Which brings me to the second word, materials. There seems a constant with those who enjoy finishing: simple materials. Some materials, such as the oils are generously forgiving in their behaviour. Others, like shellac, are easily reversed, just as hide glue is reversible. (Dread glue-ups anyone?) On the other hand, the modern plastics are harder to work with, far less forgiving, and very costly in time and effort to recover mistakes. I’m guessing that many who dread finishing have suffered needing to recover from mistakes with modern materials. Each of those time consuming, or costly, mistakes leads to greater dissatisfaction with finishing.

    I’m easily convinced that the simpler materials are better for my wants. They produce very good results, that even I can achieve with a quite low level of mastery. The dread is almost gone.

    … and THANKS for showing some of us the way these simpler materials work!

    Comment by Bob Easton — December 30, 2009 @ 11:51 am

  8. “…Each of those time consuming, or costly, mistakes leads to greater dissatisfaction with finishing…” Bob Easton
    I would like to add, some of us (like me) who have little experience in finishing might be apprehensive (understatement) about ruining a just-completed quartersawn white oak Morris chair. If asked “Do you enjoy finishing as well as building this project?” All I need do is contemplate the frightening prospect of finishing that rather expensive Morris and the answer would be “No. I don’t enjoy finishing as much.”

    Comment by John T — December 30, 2009 @ 6:57 pm

  9. Thanks everyone, I don’t feel so alone now. I appreciate all of the comments but I think those that don’t like finishing didn’t respond.

    Happy New Year to all.

    Stephen

    Comment by Stephen Shepherd — December 31, 2009 @ 5:00 pm

  10. I think the uninitiated have far too high expectations of what a finish should look like (factory-finished store furniture may be the culprit).

    Modern finish manufacturers’ descriptions of their products and application techniques frighten me – I don’t want something that will transform my lovingly worked furniture into a Formica monstrosity and I don’t want to have to apply it standing on one leg, with the moon is in the second quarter and the wind in the East.

    Modern products and techniques have stolen a formerly simple and enjoyable stage of furniture making from thousands of woodworkers.

    Comment by Jack — January 1, 2010 @ 2:28 pm

  11. There have been a lot of good comments to this posting. I’ll add mine.

    I have found that people as a group trust physical processes more than they trust chemical processes. If a person is going to have to trust their life to an airplane wing, they like to see rivets in there even if it has been proven ad nauseum that modern adhesives are superior. You can see rivets and understand them. It’s not easy to ‘see’ how adhesives work.
    Woodworkers, being people, share this notion. The shaping of wood is understandable. It’s physical. Finishing is chemical. It’s indecipherable voodoo. A small mis-step in finishing seems to cause more anguish than a similar mis-step in forming. Mis-saw a dovetail and you have to patch it or hide it. That’s a lot less perilous than stripping and re-finishing a piece because the colour match is wrong, or it blotched, or whatever.
    So I believe that many, many woodworkers fear finishing, and there is some logical basis for that fear.

    Yes, there are virtually fool-proof methods, and linseed oil is one of them. However, linseed oil is not a film-building finish. It won’t repel… well, anything, really. Shellac is better. Shellac is far better, and it is invaluable as a boundary/sealing layer between different finishes, but still it won’t repeal alcohol, hence the development of bar-top varnish, which is the Western world’s first ‘plastic’ finish understood as such. I don’t think there are many film-building finishes that aren’t plastic. Shellac is one, I suppose. Any others? I guess the point I should like to make here is that plastic finishes have been used for a very, very long time and they have an unimpeachable pedigree. Chinese lacquer is based on phenols, and that’s what the first plastic was made out of, so the Chinese have essentially been using plastic finishes for over 8000 years. That’s a good, long time.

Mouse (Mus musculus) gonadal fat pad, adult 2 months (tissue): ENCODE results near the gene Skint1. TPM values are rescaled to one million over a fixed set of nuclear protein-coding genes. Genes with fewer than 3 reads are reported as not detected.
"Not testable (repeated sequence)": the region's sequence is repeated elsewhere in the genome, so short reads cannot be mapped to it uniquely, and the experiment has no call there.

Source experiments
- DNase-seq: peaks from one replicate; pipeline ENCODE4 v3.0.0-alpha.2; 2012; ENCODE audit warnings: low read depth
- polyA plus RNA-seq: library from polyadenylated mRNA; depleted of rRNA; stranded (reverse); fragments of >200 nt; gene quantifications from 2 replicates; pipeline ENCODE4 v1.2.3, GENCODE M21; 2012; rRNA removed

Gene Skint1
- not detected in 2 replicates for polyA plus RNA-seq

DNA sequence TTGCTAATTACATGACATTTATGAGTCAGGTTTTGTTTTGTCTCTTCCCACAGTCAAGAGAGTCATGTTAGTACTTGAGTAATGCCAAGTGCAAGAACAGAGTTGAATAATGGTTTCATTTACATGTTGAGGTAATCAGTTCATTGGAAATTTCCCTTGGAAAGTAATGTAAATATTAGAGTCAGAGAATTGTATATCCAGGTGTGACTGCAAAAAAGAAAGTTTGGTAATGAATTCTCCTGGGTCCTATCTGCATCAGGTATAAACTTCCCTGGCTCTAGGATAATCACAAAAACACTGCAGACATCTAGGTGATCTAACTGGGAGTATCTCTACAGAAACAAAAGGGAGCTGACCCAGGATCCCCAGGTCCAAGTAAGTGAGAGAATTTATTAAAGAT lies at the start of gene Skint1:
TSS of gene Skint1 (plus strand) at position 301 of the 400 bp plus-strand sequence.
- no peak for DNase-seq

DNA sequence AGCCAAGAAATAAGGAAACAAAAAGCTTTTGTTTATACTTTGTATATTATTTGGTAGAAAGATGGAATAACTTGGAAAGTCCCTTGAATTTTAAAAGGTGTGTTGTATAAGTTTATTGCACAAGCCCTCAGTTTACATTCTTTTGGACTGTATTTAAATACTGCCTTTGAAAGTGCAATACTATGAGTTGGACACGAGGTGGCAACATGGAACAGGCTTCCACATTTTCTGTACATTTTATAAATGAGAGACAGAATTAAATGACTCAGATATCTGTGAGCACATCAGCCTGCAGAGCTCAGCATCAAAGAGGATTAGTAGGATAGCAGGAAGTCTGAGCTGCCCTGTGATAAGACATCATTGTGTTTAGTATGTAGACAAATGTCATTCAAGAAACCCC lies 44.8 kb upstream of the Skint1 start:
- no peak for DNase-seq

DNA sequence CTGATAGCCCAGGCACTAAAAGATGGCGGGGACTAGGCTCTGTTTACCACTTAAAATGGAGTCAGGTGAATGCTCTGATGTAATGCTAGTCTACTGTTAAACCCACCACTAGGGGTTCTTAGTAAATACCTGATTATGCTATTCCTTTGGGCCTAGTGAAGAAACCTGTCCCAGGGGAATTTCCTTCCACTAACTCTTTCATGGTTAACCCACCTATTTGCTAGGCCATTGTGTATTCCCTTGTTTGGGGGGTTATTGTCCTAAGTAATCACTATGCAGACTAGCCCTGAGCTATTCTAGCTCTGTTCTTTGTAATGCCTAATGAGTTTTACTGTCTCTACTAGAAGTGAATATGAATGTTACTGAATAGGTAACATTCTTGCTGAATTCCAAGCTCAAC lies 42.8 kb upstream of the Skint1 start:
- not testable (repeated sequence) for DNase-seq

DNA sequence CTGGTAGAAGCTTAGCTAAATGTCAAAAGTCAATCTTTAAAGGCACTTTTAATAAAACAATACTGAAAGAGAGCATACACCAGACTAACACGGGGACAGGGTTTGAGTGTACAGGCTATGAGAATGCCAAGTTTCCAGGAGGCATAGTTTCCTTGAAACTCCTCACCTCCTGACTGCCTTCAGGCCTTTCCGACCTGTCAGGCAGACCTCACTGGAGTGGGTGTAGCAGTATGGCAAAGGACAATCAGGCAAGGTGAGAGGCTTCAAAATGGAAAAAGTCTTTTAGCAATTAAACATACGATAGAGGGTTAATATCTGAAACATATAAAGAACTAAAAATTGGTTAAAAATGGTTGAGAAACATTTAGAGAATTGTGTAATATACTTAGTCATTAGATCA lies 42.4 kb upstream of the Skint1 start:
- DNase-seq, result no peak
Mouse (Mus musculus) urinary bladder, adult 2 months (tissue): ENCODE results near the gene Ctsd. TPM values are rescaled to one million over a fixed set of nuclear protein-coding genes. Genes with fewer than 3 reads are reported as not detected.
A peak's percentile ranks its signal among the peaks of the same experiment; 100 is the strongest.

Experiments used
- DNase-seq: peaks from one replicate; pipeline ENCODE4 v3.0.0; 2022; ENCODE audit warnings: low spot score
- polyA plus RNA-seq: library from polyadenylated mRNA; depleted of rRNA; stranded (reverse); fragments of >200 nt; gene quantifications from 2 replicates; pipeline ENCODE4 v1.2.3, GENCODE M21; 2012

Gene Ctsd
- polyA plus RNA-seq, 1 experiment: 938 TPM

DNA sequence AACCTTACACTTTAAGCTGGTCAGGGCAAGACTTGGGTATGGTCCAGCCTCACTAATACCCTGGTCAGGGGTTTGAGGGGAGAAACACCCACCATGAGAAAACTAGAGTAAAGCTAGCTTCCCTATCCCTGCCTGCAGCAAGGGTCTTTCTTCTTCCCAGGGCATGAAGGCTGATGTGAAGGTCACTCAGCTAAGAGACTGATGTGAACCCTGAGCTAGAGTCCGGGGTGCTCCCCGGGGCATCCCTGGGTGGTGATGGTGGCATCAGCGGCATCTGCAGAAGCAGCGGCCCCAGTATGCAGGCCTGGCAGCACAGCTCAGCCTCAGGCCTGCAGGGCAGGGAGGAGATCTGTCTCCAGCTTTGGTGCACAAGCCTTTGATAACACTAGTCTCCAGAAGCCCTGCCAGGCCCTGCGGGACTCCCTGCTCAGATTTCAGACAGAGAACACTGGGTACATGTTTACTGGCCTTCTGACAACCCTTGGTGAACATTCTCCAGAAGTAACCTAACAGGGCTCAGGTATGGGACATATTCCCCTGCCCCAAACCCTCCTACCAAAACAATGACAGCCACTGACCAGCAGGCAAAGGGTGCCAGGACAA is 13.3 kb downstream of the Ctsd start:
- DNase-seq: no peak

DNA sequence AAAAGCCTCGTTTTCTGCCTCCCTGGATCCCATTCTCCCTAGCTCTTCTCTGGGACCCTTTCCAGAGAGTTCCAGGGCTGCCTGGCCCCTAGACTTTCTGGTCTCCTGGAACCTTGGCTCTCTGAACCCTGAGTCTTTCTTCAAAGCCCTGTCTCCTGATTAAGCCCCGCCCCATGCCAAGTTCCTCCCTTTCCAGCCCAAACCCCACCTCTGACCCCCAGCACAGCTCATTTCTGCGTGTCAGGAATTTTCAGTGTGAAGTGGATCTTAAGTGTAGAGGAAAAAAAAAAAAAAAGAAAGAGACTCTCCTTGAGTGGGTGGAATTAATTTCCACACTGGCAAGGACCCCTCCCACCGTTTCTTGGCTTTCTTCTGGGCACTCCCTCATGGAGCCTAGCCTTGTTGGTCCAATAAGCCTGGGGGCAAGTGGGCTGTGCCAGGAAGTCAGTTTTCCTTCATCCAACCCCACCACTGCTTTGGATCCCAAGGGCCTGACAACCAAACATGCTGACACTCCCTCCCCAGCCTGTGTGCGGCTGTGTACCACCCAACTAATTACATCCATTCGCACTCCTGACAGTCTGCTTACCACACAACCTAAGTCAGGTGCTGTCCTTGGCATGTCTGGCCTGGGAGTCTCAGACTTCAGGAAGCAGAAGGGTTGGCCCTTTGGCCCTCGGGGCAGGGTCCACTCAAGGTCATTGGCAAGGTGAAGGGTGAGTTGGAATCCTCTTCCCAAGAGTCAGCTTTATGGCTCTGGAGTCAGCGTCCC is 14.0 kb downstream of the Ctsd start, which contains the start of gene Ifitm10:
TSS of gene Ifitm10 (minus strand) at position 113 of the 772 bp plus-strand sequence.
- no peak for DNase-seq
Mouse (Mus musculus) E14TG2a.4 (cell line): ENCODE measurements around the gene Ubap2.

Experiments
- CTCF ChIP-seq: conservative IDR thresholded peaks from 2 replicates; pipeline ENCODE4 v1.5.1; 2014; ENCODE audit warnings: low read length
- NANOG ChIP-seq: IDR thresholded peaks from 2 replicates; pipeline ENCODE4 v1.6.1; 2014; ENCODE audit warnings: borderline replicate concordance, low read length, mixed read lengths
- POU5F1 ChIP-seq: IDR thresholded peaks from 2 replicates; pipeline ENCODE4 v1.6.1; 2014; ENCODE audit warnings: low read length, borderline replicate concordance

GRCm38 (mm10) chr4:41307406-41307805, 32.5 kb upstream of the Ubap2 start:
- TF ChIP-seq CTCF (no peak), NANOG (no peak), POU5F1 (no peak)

So, in closing, there should be no stigma of plastic finishes on historical grounds. Linseed oil is wonderful for adding a warmth to wood, and I use it incessantly, but it does not provide significant protection to a piece. It is not a film finish.

    Jack mentioned unreasonable expectations and that is an excellent point. Mirror-surface furniture might go through a 17 step process from raw wood to finished product. Few would be willing to put in that kind of time and effort. Additionally, these finishes are often a catalyzed lacquer that is best sprayed – few good forms of brushing lacquer exist, with Deft being a cherished exception. So it’s not far off the mark to say that a pro-level finish of the type found at a modern furniture gallery *requires* a spray set-up. This, in my opinion, adds greatly to the cost, complication, and general annoyance of applying a finish.

    For me, the biggest detraction of finishing is sanding, and since sanded areas look different from scraped/planed surfaces and not all surfaces can be effectively planed or scraped (carved details, mouldings, etc.) the net effect is that I end up sanding everything, and that heartbreaking left-over mark from a lower grit is sufficiently wrenching to give me a generally poor feeling about the whole process. That being said, I do more finishing than woodworking, and I read a lot about it, so I’d consider myself to be reasonably well-informed for an amateur.

    I’ve finished three small pieces in the last couple of weeks. All got linseed oil for warmth. One had the linseed oil tinted with a dye to darken it more. One of the pieces got just the plain linseed oil, plus some enamel paint as a detail, and that was it, but the other two got a wiped on polyurethane varish. One was varnished because I wanted a glossy finish, and the other because it was needed for durability. One heavy base coat, then a quick run over with stearated 400 grit sand paper or fine steel wool, then a thin top coat to shine it up again. Easy stuff. Large pieces get their varnish applied with a brush. I do have an HVLP sprayer, but I only use it for very large projects.

    M.Mike

    Comment by Metalworker Mike — January 2, 2010 @ 9:24 am